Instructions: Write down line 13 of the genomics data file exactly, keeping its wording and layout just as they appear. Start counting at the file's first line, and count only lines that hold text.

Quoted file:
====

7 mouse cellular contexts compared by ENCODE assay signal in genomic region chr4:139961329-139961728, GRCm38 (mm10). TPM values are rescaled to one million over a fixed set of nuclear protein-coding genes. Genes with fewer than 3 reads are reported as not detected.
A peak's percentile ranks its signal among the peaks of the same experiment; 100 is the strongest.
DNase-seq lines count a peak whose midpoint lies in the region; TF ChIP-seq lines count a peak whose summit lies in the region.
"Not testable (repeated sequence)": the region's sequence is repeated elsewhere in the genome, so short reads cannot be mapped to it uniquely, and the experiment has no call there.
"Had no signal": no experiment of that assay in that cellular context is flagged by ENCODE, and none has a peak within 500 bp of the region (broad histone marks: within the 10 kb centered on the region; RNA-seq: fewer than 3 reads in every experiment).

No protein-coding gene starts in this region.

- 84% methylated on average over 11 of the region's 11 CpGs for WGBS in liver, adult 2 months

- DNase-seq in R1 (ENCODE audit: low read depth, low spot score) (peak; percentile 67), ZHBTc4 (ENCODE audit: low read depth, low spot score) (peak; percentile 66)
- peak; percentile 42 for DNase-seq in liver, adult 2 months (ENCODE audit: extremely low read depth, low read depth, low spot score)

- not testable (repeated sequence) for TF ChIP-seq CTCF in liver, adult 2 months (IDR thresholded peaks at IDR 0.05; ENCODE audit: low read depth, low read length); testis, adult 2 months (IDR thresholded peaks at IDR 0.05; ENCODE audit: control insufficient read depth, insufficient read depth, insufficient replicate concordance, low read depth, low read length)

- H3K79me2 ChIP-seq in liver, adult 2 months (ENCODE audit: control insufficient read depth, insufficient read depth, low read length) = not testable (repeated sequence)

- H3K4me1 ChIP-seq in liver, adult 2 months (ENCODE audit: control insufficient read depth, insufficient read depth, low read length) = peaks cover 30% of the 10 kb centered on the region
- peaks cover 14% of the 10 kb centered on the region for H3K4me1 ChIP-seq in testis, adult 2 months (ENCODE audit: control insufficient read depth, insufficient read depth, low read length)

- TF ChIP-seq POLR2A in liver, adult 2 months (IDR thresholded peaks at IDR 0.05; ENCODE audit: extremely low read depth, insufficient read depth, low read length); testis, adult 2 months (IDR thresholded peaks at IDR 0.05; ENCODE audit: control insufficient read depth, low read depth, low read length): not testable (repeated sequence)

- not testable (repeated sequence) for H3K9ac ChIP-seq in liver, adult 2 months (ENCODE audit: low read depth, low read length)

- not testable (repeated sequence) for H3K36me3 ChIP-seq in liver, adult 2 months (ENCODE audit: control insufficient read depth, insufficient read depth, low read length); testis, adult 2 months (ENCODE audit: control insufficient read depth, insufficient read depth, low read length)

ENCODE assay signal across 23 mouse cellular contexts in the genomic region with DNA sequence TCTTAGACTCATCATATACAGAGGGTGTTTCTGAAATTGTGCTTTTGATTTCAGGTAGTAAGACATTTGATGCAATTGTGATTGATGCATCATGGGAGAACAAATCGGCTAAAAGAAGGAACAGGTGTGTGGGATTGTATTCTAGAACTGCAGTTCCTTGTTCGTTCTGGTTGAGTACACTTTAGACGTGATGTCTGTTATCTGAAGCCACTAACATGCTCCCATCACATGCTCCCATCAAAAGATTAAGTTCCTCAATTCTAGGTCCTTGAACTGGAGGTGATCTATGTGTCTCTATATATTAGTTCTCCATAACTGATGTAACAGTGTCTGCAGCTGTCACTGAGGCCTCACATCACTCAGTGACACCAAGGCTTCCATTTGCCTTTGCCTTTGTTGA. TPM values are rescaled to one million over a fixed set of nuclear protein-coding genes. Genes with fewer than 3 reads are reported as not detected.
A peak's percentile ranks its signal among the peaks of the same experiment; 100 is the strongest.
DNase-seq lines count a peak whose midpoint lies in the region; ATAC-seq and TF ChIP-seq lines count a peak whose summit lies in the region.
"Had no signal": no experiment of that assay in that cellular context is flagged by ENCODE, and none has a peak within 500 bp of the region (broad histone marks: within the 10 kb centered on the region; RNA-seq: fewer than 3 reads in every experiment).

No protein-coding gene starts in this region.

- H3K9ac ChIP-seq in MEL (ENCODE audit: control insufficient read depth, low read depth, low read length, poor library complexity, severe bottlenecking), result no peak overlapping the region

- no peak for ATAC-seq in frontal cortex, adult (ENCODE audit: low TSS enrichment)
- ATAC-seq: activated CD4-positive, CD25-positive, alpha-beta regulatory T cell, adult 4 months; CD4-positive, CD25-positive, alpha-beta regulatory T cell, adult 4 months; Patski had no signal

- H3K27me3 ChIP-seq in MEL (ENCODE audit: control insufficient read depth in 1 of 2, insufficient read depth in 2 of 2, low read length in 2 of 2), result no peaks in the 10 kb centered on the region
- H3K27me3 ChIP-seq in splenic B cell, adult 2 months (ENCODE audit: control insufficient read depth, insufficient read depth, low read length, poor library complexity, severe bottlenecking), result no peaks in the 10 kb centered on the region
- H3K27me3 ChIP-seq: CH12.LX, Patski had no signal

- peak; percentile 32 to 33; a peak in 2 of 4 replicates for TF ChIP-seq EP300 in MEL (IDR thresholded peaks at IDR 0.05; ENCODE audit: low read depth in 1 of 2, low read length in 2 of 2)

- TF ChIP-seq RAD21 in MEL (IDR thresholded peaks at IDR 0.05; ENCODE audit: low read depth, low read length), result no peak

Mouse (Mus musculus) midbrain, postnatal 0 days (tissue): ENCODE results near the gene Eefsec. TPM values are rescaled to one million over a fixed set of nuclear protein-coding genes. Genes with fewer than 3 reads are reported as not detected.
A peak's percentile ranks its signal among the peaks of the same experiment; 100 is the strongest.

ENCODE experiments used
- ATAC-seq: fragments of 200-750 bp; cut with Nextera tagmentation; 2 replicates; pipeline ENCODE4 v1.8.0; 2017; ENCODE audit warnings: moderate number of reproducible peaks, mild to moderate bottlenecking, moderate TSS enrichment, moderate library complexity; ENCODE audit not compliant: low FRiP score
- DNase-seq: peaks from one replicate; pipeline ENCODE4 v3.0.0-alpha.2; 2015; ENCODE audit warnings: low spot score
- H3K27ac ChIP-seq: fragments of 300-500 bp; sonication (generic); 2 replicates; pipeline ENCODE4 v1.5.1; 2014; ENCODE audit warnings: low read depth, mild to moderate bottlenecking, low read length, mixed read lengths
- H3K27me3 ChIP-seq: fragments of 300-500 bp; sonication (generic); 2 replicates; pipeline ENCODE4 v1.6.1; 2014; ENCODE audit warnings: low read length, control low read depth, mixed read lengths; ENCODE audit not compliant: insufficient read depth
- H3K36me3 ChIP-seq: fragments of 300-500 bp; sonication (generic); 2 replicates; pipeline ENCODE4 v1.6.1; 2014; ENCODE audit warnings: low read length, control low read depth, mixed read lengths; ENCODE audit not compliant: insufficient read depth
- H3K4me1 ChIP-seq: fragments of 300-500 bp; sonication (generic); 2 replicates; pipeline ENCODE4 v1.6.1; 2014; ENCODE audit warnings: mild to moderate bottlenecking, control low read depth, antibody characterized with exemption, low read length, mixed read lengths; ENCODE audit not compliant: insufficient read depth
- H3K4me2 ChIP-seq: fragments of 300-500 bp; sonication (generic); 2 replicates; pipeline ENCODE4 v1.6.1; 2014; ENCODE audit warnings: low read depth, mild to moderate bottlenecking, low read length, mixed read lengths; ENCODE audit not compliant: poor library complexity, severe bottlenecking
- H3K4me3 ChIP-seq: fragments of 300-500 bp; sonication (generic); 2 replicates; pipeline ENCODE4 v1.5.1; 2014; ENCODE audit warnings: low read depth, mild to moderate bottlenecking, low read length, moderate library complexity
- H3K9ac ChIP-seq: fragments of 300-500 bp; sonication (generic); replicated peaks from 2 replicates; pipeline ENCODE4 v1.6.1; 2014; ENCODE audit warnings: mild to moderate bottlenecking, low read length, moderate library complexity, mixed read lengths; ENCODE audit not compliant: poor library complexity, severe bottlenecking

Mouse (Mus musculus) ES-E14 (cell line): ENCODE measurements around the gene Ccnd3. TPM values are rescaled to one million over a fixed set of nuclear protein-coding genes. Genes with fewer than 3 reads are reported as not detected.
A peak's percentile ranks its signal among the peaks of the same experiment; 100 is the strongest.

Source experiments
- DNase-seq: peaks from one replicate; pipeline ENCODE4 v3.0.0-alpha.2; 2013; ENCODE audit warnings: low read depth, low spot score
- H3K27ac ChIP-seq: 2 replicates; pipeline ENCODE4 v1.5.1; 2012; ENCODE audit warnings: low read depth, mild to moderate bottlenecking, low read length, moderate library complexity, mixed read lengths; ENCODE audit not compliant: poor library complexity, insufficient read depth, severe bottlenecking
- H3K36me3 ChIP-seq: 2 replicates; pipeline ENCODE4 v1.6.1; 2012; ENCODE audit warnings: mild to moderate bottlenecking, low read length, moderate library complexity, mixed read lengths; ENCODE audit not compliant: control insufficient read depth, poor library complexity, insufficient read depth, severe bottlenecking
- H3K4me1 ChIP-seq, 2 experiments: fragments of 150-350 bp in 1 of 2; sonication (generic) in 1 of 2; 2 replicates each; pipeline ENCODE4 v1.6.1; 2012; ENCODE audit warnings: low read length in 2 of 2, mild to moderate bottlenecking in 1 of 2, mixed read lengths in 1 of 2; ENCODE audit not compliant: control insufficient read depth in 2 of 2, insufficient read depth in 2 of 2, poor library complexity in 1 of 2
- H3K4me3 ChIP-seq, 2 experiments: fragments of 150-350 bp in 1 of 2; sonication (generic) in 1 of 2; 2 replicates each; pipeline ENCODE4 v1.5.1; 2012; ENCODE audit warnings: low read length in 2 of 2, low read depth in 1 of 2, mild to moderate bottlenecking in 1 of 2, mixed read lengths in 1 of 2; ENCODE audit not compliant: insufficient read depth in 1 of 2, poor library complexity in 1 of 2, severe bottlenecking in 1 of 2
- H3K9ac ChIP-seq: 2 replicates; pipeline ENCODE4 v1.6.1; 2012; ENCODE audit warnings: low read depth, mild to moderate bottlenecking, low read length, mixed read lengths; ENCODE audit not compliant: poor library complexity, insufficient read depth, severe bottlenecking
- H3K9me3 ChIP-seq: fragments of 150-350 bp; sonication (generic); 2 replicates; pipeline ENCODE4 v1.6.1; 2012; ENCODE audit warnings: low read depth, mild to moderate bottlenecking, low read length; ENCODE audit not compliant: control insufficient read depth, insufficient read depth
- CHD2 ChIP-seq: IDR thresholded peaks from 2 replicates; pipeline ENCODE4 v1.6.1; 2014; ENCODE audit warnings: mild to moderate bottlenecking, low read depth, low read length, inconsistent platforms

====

- peaks cover 14% of the 10 kb centered on the region for H3K4me1 ChIP-seq in testis, adult 2 months (ENCODE audit: control insufficient read depth, insufficient read depth, low read length)